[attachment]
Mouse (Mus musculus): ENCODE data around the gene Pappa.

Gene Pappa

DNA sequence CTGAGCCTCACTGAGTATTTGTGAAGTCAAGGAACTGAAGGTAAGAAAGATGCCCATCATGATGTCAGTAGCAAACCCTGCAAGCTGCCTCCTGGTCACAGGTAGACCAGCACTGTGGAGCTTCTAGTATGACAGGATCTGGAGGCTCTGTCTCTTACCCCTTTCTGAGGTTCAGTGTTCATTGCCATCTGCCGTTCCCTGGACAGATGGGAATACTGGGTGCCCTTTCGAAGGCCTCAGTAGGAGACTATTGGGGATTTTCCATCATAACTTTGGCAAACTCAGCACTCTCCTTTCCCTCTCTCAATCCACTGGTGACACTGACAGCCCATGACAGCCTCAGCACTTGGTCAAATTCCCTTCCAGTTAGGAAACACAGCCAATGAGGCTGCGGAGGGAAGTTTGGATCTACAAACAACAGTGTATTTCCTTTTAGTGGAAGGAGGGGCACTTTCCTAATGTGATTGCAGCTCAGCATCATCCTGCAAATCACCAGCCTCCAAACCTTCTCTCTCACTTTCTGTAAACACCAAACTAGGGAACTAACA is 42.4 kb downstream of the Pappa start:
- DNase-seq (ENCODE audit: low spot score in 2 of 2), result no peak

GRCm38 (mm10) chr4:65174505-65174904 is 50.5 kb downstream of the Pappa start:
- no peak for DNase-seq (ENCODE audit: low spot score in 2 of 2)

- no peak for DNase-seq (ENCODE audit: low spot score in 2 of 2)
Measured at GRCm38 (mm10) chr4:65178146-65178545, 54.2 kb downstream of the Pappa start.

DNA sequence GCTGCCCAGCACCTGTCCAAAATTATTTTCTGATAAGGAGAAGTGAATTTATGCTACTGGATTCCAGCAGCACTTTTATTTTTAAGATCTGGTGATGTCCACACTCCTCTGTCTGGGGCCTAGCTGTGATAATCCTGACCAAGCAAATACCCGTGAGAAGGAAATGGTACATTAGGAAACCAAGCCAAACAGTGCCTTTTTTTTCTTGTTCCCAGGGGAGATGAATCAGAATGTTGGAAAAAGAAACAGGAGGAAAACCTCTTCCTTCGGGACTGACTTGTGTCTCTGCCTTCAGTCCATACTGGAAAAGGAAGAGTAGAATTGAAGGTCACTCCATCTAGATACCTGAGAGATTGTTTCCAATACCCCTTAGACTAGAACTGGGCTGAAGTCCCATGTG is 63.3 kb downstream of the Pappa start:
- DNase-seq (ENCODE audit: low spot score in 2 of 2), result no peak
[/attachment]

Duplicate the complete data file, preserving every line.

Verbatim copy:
Mouse (Mus musculus): ENCODE data around the gene Pappa.

Gene Pappa

DNA sequence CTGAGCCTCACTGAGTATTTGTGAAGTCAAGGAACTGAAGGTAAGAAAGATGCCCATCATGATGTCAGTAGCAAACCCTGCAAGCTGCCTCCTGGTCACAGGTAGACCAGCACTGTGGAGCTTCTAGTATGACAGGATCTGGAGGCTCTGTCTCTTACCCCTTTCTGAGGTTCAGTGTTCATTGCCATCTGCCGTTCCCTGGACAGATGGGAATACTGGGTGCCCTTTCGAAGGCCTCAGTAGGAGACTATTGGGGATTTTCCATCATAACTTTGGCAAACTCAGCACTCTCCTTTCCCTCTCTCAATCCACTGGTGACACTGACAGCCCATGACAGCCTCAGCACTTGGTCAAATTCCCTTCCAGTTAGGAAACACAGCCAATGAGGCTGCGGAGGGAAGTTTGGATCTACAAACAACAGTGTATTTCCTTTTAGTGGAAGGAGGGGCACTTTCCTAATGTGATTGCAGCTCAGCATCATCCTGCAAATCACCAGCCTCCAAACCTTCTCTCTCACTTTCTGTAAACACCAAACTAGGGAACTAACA is 42.4 kb downstream of the Pappa start:
- DNase-seq (ENCODE audit: low spot score in 2 of 2), result no peak

GRCm38 (mm10) chr4:65174505-65174904 is 50.5 kb downstream of the Pappa start:
- no peak for DNase-seq (ENCODE audit: low spot score in 2 of 2)

- no peak for DNase-seq (ENCODE audit: low spot score in 2 of 2)
Measured at GRCm38 (mm10) chr4:65178146-65178545, 54.2 kb downstream of the Pappa start.

DNA sequence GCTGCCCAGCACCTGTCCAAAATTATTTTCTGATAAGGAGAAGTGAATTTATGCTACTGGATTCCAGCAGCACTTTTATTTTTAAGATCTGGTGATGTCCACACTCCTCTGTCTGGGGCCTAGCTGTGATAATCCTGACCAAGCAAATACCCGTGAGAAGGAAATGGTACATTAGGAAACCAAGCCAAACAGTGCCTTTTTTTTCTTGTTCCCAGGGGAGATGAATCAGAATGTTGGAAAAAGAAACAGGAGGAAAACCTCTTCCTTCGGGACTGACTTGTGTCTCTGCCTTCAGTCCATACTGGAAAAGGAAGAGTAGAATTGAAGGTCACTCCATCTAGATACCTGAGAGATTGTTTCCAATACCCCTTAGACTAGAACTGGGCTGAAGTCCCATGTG is 63.3 kb downstream of the Pappa start:
- DNase-seq (ENCODE audit: low spot score in 2 of 2), result no peak